It is a type of globulin.
It is named because it appears last when proteins are separated from the blood serum by electrophoresis.
The term gammaglobulin is often used as a synonym for immunoglobulin, because most immunoglobulins are gamma globulins; however, since some immunoglobulins migrate to the beta or alpha regions, the term tends to be used less.
Immunoglobulins are heterodimeric proteins composed of two heavy chains (H) and two light chains (L). They can be functionally separated into variable domains (V) that bind to antigens and constant domains (C) that specify effector functions such as complement activation or binding to Fc receptors.
The variable domains are created by a complex series of gene rearrangement events, and then can undergo somatic hypermutation after exposure to the antigen to allow affinity maturation.
Each V domain can be divided into three regions of sequence variability, termed complementarity determining regions, or CDR, and four regions of relatively constant sequence called framework regions, or FR.
The three CDRs of the H chain combine with the three CDRs of the L chain to form the antigen binding site, as it is classically defined. There are five main classes of heavy chain C domains.
Each class defines the isotypes IgM, IgG, IgA, IgD and IgE. IgG can be divided into four subclasses, IgG1, IgG2, IgG3 and IgG4, each with its own biological properties; and IgA can be divided similarly into IgA1 and IgA2.
The constant domains of the H chain can be changed to allow altered effector function while maintaining the specificity of the antigen.
More than 100 years of research on the structure and function of gamma globulin have only served to emphasize the complex nature of this protein. Typically, the receptors join a limited and defined set.
However, although individual gamma globulin also binds to a limited and defined set of ligands, immunoglobulins as a population can bind to a virtually unlimited array of antigens that share little or no similarity.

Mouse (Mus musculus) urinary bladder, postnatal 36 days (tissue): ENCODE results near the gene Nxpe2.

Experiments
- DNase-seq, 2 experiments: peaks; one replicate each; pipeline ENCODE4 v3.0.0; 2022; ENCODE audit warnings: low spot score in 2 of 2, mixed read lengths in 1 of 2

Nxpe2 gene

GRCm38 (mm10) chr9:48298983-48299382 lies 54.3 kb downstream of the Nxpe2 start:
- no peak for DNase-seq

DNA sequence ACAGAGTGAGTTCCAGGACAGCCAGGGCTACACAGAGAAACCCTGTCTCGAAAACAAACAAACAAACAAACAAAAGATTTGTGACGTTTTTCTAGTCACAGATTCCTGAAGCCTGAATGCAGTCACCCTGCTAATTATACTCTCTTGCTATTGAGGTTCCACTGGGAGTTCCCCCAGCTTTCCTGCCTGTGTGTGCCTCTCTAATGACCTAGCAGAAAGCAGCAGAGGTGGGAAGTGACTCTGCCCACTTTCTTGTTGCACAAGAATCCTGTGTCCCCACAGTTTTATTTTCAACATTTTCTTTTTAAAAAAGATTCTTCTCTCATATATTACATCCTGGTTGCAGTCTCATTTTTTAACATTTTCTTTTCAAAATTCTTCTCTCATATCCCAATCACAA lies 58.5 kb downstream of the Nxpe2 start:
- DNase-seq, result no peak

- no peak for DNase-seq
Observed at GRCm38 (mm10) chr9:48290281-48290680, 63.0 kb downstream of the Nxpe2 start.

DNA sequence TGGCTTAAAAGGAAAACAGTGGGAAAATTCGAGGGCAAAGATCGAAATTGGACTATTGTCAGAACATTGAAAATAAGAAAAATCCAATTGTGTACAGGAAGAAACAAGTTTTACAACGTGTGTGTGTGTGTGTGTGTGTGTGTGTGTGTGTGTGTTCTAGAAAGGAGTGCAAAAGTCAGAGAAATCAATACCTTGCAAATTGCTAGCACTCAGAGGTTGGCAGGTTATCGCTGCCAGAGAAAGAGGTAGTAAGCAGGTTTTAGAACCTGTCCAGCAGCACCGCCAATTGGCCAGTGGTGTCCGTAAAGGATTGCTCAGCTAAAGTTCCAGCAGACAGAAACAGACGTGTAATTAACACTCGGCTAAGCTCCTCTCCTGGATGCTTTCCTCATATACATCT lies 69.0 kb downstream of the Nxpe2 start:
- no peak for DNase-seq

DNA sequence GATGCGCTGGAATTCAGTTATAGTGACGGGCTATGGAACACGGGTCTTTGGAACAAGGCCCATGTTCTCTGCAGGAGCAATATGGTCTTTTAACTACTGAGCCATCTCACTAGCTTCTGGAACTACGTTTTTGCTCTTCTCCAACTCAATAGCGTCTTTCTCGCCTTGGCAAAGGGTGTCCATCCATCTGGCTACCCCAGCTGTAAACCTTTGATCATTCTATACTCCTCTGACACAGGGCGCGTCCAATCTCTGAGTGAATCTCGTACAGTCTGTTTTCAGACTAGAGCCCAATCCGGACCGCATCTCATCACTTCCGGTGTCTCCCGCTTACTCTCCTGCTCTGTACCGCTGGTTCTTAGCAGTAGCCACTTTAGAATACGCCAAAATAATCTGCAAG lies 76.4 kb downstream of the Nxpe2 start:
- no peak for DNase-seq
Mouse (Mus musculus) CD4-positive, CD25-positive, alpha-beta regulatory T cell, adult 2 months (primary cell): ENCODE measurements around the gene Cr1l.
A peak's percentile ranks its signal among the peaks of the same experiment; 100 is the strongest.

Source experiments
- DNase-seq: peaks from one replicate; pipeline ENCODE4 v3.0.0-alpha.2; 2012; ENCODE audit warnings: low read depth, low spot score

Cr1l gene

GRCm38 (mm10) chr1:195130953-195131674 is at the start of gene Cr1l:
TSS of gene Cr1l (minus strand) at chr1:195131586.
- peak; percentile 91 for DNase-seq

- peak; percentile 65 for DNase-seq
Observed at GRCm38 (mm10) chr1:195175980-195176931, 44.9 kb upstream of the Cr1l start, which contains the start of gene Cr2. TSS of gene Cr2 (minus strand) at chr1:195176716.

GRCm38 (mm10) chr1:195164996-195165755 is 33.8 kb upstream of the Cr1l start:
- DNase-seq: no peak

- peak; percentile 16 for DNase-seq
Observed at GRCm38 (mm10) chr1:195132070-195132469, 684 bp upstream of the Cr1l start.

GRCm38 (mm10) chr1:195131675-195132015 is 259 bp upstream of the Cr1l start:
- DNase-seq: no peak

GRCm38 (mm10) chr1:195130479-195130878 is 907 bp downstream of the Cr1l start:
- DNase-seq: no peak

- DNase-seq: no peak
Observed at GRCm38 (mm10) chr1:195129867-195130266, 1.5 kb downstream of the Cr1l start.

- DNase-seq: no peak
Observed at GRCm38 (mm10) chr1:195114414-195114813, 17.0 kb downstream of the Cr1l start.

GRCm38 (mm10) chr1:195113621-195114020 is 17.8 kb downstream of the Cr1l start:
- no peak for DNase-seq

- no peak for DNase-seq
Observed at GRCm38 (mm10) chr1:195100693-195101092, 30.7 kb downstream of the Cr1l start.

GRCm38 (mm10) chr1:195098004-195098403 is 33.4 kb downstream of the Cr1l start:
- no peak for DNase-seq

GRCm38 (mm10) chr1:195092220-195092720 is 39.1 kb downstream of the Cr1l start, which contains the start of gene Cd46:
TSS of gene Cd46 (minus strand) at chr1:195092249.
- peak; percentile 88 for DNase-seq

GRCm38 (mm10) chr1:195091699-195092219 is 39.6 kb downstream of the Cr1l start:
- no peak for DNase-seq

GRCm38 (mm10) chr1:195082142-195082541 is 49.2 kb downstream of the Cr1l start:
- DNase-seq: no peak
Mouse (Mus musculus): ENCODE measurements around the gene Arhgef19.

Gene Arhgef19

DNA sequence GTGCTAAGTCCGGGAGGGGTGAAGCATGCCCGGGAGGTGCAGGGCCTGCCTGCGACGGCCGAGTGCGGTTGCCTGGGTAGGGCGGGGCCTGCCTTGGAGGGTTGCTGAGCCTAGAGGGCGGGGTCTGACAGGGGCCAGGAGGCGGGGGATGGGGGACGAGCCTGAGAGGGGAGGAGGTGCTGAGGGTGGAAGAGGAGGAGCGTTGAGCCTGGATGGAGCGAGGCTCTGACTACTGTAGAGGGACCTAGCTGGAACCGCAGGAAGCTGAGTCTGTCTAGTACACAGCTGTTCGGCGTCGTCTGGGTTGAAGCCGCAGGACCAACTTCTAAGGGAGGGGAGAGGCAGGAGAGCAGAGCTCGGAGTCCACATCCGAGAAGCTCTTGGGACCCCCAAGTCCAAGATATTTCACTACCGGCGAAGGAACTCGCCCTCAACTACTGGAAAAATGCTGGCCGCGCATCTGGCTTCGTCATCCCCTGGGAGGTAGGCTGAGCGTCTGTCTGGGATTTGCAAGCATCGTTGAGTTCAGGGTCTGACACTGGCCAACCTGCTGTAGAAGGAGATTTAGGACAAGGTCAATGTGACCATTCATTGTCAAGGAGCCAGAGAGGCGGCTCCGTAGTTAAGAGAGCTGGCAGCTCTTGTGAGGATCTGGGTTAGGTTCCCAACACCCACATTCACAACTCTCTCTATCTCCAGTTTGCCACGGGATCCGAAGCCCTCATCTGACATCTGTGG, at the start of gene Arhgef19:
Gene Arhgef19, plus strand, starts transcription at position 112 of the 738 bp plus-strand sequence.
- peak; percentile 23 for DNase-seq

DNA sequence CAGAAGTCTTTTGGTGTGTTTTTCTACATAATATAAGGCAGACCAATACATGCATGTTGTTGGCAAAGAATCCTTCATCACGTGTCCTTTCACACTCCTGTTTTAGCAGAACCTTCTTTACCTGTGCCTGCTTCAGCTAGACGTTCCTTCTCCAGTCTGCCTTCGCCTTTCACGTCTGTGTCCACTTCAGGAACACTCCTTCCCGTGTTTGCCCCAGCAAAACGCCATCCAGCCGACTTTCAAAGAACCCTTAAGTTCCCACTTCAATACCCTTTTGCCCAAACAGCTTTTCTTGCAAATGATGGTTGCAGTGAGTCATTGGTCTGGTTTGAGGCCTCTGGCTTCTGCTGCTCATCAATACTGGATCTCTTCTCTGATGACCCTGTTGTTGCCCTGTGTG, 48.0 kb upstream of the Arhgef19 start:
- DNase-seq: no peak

This adjustable binding property depends on a complex series of mechanisms that alter the DNA of individual B cells.
Gammaglobulin also serves two purposes:
- Cell surface receptors for the antigen that allows cell signaling.
- Cell activation and that of soluble effector molecules that can bind and neutralize antigens individually at a distance.
Structure of gamma globulin
The antibody molecules (or gamma globulins) are glycoproteins composed of one or more units, each with four polypeptide chains; two identical heavy chains (H) and two identical light chains (L).
The amino terminal ends of the polypeptide chains show considerable variation in amino acid composition and are referred to as variable regions (V) to distinguish them from relatively constant regions (C).
Each L string consists of a variable domain, VL and a constant domain, CL. The H chains consist of a variable domain, VH and three constant domains CH1, CH2 and CH3.
Each heavy chain has approximately twice the amino acid and molecular weight (~50,000) as each light chain (~ 25,000), resulting in a molecular weight of the total immunoglobulin monomer of about 150,000.
The heavy and light chains are held together by a combination of non-covalent interactions and covalent interchain disulfide bonds, forming a bilateral symmetric structure.